"I'd support terminal storage," Downing said. "The idea of creating a recreational lake in Tucson--building more golf courses that can be watered with CAP water, soccer fields, football fields, baseball fields for our children to play in. Tucson needs to create the perception that it's dependent on this water so we can have the power to sell it to Nevada when they come begging for it."
Kimmelman attacked the city's current annexation as "morally wrong," and said it was fueling the incorporation efforts around the city's borders, which he said would doom efforts toward metro government.
"With the exception of Civano, we're all living in Tucson here," Kimmelman quipped. "We are a singular community and we are stronger as a singular community. Anything that strengthens the individuality of the outlying incorporation areas should be fought at all costs."
Anderson said the city should offer alternatives to the incorporating communities, but his experience in the city's annexation department (which he recently left to take a job teaching in a TUSD alternative education program) left him skeptical that annexation drives in those areas would be successful, given the residents "big-time" hostility toward city government.
Crawford admitted the city's annexation policies have been flawed, although he recently voted to sue to stop neighboring communities from incorporating, a move which infuriated many organizers on the city's edge.
"The city's done a poor job over the last couple of years on annexation," Crawford said. "We've come off like an invading army...'We're here to take your money and spend it elsewhere.' "
Downing captured the crowd's attention with his proposal for the "unification" of Tucson. Under his plan, the city would annex the proposed cities of Casas Adobes and Catalina Foothills by creating two new wards. Downing would also push to change the city charter from citywide general elections to ward elections--a proposal that was overwhelming defeated by the voters in 1991.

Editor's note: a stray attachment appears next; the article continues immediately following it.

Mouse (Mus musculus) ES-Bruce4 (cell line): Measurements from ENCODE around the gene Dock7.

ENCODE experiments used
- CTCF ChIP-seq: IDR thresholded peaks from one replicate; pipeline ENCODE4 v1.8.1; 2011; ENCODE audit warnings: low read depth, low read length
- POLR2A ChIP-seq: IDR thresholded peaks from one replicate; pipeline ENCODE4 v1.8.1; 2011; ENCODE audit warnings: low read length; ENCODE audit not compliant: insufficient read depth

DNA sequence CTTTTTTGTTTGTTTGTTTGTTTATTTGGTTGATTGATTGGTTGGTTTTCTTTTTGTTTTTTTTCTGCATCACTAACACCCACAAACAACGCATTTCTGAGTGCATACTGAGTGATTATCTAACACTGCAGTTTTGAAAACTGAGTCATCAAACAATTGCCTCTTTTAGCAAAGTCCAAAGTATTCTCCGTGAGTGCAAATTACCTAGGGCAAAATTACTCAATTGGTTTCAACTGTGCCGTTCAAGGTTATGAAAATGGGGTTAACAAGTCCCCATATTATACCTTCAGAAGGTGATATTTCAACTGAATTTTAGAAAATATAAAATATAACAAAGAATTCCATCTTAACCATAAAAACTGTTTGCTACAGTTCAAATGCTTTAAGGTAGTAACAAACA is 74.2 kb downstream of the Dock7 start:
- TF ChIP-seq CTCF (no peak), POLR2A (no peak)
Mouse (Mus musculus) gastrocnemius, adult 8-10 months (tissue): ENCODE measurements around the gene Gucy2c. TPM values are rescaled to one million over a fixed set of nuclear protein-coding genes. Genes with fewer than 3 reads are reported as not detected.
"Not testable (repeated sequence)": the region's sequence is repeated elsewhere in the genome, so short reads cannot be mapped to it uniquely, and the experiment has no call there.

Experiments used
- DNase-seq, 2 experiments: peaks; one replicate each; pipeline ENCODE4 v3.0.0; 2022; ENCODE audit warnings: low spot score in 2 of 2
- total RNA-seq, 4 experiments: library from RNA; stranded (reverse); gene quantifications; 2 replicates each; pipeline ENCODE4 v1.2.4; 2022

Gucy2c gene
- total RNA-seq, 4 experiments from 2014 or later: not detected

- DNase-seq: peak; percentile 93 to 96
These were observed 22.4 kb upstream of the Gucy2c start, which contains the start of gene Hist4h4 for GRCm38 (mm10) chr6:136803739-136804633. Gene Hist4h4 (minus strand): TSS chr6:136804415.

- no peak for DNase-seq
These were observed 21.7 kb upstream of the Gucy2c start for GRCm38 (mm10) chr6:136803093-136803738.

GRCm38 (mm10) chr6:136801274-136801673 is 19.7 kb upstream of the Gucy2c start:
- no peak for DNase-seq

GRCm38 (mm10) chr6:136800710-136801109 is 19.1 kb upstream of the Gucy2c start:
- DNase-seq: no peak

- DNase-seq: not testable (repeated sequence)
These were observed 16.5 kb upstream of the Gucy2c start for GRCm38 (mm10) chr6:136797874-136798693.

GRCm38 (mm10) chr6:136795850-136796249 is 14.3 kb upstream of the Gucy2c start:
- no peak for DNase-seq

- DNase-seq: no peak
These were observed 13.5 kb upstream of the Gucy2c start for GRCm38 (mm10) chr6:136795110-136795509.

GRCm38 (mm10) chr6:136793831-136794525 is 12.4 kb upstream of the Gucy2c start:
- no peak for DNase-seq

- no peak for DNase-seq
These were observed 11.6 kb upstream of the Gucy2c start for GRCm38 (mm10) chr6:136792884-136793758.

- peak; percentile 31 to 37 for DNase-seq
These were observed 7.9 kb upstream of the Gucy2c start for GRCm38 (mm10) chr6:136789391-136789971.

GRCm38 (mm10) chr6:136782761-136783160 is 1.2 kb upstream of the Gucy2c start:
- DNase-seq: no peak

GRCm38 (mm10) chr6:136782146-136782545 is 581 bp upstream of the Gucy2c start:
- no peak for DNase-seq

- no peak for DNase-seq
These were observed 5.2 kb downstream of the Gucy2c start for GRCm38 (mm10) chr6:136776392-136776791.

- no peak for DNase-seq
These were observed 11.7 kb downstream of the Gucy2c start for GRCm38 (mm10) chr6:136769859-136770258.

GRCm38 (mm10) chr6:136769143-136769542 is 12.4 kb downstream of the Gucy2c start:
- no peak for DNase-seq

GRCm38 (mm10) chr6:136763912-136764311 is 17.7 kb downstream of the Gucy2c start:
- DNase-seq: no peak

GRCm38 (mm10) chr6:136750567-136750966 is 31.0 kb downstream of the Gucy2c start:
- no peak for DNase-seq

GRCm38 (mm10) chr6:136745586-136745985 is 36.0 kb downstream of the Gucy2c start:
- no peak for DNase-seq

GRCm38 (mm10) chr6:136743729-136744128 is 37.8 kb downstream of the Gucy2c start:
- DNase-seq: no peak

"I have a seven-page proposal written out with figures and numbers if you want it later," Downing told the audience. But after the meeting, Downing admitted he hasn't spent a lot of time researching the financial impact of providing police, fire, garbage and other municipal services to about 120,000 new residents, in addition to absorbing the cost of improving infrastructure from roads to sewer lines.
"I haven't done the numbers myself," he confesses. "I'm just relying on the numbers that I've been gathering from news sources, and that's the only numbers I have. The actual real numbers, that would involve a major commission and committees to get together and actually study the exact numbers."
ELSEWHERE ON THE city election front, the Citizens Commission on Public Service and Compensation has recommended that voters approve a raise for council members, from the current $18,000 to $24,000 a year. The question will appear on the ballot as Prop 107.
The City Council is placing six other propositions on the ballot which would amend the city charter to, among other things, give the mayor more power when it comes time to fire the city manager.
These propositions join three successful citizen initiatives on the ballot:
Prop 200, the so-called "Meet and Confer" initiative sponsored by the Tucson Police Officers Union, which would change the way the city negotiates contracts with unions;
Prop 201, which would repeal much of the Water Consumer Protection Act passed by Tucson voters in 1995; and
Prop 202, which would establish a minimum wage of $7 within the city limits.
City Clerk Kathy Detrick says her office is now accepting written arguments on the pro and con sides of the ballot props.